Today’s review is on a little known 2005 time travel bank heist movie, and the second feature I’m spotlighting with the title of “Slipstream.”
“Slipstream” was directed by David van Eyssen, who interestingly doesn’t have any other directorial film credits. The writers, Phillip Badger and Louis Morneau, worked together previously on the 1997 film “Retroactive,” and each have a handful of credits to their names. Morneau in particular might be best known for directing the 1999 bomb, “Bats.”
The cinematography on “Slipstream” was provided by Sonke Hansen, a cinematographer and camera operator who has worked on films such as “Enemy At The Gates,” “Cloud Atlas,” and “Ninja Assassin.”
The special effects for “Slipstream,” which are somewhat extensive, were overseen by Mickey Kirsten. Kirsten has a solid handful of special effects credits since 2000, including work on “The Constant Gardener” and “Chronicle.”
The “Slipstream” score was provided by one Rob Lord, who primarily provides music for video games (“Just Cause,” “Just Cause 2”) and a handful of television documentaries.
The cast of “Slipstream” is headlined by Sean Astin (“The Lord of the Rings”) and Vinnie Jones (“The Midnight Meat Train,” “Snatch”), who each play their usual character types of a timid hero and a heavy, respectively. Most of the acting weight of the movie falls on the two of them, as well as Ivana Milicevic (“Vanilla Sky”), who rounds out the minimal central cast.
The story of “Slipstream” centers around Sean Astin’s character: a scientist who has helped develop a limited time travel device. In a baffling act that defies any kind of sense, he absconds with the device in order to flirt with a local bank teller, which apparently required time travel for him to pull off. The complication occurs when the bank is robbed by Vinnie Jones during Astin’s awful courting attempt, which rapidly snowballs into tragedy and subsequent time travel shenanigans.
“Slipstream” currently holds a score of 4.6 on IMDb, along with Rotten Tomatoes ratings of 34% (audience) and 0% (critics). Each score pulls from a relatively small sample size, but all of them are well into the negatives no matter how you cut it.
While the special effects in “Slipstream” aren’t awful, especially given what I assume was a small budget, there are certainly a lot of overdone elements. In particular, there is an excess of slow motion sequences throughout the film, which are typically used to indicate the activation of the time travel device. However, it does become quite repetitive after it is used a couple of times.
The character writing in “Slipstream” is pretty far from fantastic. In particular, Astin’s character struck me as a total creep as opposed to just an awkward protagonist, which makes it harder to relate to him as the lead. There is also an attempt to get the audience to feel for Vinnie Jones’s villain character, which doesn’t make much sense given how ruthless and murderous he is throughout the story. It doesn’t help that the attempts to characterize him are pretty shallow, specifically through some awkwardly artificial banter between him and his partner about various crime movies.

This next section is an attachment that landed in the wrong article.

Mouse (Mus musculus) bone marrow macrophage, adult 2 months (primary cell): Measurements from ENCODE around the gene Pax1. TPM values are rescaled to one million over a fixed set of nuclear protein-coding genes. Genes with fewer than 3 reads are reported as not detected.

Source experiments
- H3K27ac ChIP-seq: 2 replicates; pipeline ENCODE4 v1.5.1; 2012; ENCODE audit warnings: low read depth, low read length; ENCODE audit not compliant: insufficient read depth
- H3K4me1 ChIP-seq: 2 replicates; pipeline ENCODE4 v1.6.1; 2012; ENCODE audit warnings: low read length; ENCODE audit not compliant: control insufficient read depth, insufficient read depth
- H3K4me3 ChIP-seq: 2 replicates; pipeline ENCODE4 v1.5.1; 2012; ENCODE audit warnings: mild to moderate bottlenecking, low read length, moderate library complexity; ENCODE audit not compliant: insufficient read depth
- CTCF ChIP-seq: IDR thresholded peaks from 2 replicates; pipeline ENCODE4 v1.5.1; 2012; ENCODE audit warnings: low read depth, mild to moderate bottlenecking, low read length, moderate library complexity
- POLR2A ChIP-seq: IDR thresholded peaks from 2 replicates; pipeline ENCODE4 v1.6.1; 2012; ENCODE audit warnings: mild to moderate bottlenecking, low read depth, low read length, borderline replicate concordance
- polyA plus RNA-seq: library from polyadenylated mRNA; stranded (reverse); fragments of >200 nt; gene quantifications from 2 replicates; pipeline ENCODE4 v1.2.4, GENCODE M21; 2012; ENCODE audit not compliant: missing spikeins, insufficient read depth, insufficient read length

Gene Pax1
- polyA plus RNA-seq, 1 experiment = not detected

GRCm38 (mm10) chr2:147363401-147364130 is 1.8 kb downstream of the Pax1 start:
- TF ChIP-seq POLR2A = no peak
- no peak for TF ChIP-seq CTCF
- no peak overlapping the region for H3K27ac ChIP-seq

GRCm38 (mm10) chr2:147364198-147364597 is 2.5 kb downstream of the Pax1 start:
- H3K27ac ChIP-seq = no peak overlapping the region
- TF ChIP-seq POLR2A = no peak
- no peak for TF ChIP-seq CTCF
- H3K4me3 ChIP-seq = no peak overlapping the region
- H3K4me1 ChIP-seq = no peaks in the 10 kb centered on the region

Personally, I feel like this movie would have been better if it never left the bank building, or at least not until the last act. The audience and characters don’t get much time to relate to the surroundings, which is usually one of the most fun aspects of time travel films. Instead of playing with the possibilities of the bank setting and the events of the robbery, the story winds up in a real rush to get away from the premise, which leads to it getting a bit off the rails. There is a reason this isn’t as highly regarded as films like “Run Lola Run” or “Groundhog Day.”
Perhaps the biggest issue with “Slipstream” is that the aspirations for the story exceeded the budget that was available to the team. While the effects aren’t bad for the money involved, the movie as a whole would have dramatically benefited from higher quality work. The whole movie just looks and feels cheaper than the interesting concept justifies. This isn’t just limited to the effects, either: but the casting, directing, and dialogue all seem to be stuck in the same boat.
Overall, “Slipstream” is a bit of a disappointment given the interesting premise. The trailer is frankly far more interesting than the movie itself. That said, despite all of the flaws with it, this is probably one of the better television science fiction movies from the era, and is a welcome change of pace from the various hybrid monster movies and “Lake Placid” sequels that were popping up at the time.
As far as a recommendation goes, this doesn’t quite fall into the realm of “good-bad.” It also isn’t anywhere near good, landing decidedly in the realm of mediocre. I don’t think it quite merits the low ratings it has, but it certainly doesn’t earn an overall positive score in my book. I’d generally advise skipping it, unless you are just a huge fan of time travel stories.